While the Western world unwinds from the year’s biggest holiday, Christmas Day, albeit one that looked strikingly different from previous years, Russia and the former Soviet satellite states prepare for their biggest holiday of the year — New Year. Soviet officials effectively banned public celebration of Christmas and religious holy days, but even they could not strip their citizenry of the spirit of the world’s most widely celebrated religious holiday.
After the Soviets outlawed Christmas, their citizens looked to New Year celebrations for the renewal, spirit, and cheer that so many of us receive from Christmas celebrations, and they took previous Christmas traditions with them. For, as the Soviets learned, a government can rid a society of religion, but it can never be rid of the traditions, essence, and memories that come with it.
Christmas as a holiday was officially banned during the early Soviet period. Before this, it was widely popular for Russians to celebrate Christmas with decorated trees. The tradition of decorated trees, however, was first banned not by the Soviet regime, but under the tsarist period while Russia fought Germany in World War I, as the Christmas tree has German roots.
Bolsheviks continued this ban after the October Revolution, and it wasn’t until 1935 that Joseph Stalin revived the tradition of decorated trees. This revival had nothing to do with Christmas since the Soviets had been hard at work to erase religious celebrations from memory. Instead, high-level Soviet officials convinced Stalin to resurrect the decorated trees for a secular holiday.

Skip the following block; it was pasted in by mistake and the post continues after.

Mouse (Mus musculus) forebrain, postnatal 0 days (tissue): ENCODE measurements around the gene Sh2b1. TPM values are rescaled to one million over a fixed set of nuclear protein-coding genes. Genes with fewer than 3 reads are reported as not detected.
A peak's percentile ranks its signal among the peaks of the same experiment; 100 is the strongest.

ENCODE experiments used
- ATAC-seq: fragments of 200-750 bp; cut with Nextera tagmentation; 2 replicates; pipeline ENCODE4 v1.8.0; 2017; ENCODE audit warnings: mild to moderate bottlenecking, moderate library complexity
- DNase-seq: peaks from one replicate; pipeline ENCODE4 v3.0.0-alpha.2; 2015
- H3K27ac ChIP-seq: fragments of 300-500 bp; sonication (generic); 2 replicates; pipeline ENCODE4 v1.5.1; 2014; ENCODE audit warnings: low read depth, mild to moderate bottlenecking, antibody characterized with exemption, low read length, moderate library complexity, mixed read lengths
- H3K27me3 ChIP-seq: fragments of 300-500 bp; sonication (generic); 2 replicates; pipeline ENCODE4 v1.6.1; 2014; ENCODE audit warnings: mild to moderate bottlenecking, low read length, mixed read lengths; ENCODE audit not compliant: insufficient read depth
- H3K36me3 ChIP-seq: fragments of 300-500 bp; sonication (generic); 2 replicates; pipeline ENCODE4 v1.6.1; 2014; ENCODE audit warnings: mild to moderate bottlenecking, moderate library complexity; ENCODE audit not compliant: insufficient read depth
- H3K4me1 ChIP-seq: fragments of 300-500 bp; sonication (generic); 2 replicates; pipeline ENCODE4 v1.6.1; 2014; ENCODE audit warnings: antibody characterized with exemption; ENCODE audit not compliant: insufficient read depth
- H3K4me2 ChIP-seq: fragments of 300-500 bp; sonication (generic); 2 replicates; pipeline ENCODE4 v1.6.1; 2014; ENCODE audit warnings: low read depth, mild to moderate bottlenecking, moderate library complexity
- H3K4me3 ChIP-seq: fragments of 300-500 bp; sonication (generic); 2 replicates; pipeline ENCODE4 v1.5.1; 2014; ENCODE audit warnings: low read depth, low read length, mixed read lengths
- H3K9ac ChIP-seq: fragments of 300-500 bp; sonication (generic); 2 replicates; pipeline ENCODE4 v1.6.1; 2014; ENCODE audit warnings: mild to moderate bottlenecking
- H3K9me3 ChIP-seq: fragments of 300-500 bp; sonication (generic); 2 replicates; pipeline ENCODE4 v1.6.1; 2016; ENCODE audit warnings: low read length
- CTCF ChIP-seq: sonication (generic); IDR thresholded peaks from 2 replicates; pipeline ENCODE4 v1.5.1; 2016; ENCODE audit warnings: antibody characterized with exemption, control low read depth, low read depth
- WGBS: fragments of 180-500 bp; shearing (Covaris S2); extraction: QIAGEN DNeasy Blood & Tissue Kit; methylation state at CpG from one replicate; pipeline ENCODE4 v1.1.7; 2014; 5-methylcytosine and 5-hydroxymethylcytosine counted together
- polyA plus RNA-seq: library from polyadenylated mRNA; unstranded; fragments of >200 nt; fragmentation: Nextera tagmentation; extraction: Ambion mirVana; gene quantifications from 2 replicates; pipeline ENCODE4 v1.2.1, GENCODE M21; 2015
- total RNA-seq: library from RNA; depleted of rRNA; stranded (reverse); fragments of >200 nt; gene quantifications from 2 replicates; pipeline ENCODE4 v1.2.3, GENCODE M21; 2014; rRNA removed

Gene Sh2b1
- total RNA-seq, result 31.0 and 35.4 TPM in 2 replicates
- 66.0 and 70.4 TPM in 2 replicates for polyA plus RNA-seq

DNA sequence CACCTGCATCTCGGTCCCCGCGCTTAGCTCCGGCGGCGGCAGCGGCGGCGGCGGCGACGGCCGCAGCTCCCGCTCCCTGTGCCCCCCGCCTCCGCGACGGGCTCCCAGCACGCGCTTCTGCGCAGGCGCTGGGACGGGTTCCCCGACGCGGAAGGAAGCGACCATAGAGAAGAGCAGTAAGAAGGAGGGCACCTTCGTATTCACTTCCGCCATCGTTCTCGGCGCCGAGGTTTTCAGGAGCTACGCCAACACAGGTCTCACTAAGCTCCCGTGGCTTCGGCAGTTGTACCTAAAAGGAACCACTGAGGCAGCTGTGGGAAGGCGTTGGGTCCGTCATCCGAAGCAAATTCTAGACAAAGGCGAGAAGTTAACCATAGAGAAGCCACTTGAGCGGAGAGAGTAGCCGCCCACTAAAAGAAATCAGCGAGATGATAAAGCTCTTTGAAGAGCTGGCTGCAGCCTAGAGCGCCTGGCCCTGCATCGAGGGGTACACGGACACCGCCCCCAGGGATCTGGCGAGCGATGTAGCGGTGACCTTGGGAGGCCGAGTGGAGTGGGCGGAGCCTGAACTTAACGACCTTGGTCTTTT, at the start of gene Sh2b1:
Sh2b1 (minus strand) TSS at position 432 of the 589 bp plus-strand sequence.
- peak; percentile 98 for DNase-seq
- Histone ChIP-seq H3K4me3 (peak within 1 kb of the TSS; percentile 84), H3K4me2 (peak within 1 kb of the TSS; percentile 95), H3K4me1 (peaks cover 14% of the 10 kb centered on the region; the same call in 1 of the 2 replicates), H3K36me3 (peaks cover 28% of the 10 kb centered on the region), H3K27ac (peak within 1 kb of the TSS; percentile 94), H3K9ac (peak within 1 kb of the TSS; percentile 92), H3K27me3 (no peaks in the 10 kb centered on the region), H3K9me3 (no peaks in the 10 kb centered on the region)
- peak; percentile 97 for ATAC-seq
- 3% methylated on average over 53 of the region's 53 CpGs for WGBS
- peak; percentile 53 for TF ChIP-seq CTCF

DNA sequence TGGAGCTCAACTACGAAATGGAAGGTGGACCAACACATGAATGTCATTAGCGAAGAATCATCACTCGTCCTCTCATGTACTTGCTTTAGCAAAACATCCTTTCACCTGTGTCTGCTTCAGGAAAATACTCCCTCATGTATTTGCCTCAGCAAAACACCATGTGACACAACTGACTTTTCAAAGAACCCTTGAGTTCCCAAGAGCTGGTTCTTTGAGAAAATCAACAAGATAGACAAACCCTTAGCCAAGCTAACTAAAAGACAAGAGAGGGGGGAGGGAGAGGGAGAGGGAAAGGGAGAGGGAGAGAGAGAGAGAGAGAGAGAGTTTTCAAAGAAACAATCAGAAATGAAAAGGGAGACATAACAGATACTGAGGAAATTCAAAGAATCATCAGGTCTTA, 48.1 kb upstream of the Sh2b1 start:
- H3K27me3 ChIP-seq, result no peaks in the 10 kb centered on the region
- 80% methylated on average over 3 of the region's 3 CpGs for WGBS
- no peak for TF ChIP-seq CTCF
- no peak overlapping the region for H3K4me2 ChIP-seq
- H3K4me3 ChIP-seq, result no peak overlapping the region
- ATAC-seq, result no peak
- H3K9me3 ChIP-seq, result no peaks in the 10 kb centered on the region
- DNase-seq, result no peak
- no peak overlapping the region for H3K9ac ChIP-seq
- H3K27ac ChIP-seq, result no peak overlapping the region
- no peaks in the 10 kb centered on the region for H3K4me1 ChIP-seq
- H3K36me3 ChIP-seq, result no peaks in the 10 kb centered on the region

The tradition of New Year’s trees in the Soviet Union was born. Today, despite being a predominantly Christian Orthodox country in which Christmas is celebrated on January 7 in accordance to the Julian calendar, Russians (and citizens throughout the post-Soviet space) utilize the tree as a pillar of New Year’s celebrations.
In 1947, people in the Soviet Union were officially allowed to celebrate New Year beyond just decorated trees, and thus even more Christmas traditions were revived. Just as the early Soviets considered the festive tree to be bourgeois, so they also considered the Slavic Santa “Ded Moroz” to be. He was banned in 1917, but reinstated under Stalin just as the tree had been.
Ded Moroz, donned in a blue (sometimes red) coat, came bearing gifts each New Year’s Eve, just like his Western counterpart, Santa Claus. Although, of course, to make up for this questionable Communist behavior, he would often lecture children on how to be good Communists and better the socialist society.
Each New Year’s Eve around eleven o’clock, Soviet citizens would gather around the table to indulge in a boisterous meal before the arrival of Ded Moroz and official commencing of the New Year. This traditional start time for New Year’s celebrations continues in Russia and the post-Soviet space today, along with numerous other Soviet New Year’s traditions.
Today, no Russian New Year table is complete without dishes such as Olivier salad, a cold salad made with sliced pork sausage, boiled potatoes, peas, eggs, carrots, onions, and topped with a big portion of mayonnaise, or Vinegret salad, made from beetroot and often mixed with boiled potatoes, carrots, and small peas.
New Year remains the most widely-celebrated holiday in Russia today, though it doesn’t resemble New Year celebrations that many in the west would envision today. There is something distinctly spiritual about Russian and post-Soviet New Year’s celebrations, in large part thanks to its (sometimes advertent and sometimes inadvertent) “Christmasization” by the Soviet government.
It became the most celebrated nonideological holiday in the Soviet Union, as Soviet leaders, namely Stalin himself, realized that humans need the unadulterated joy that comes with the hope, reflection, and good cheer of each passing Christmas. Such spiritual undertones of an otherwise secular celebration exemplify what the Soviets eventually learned — you can formally rid society of religion, but eventually historical memory and spiritual hunger will allow it to find its way back.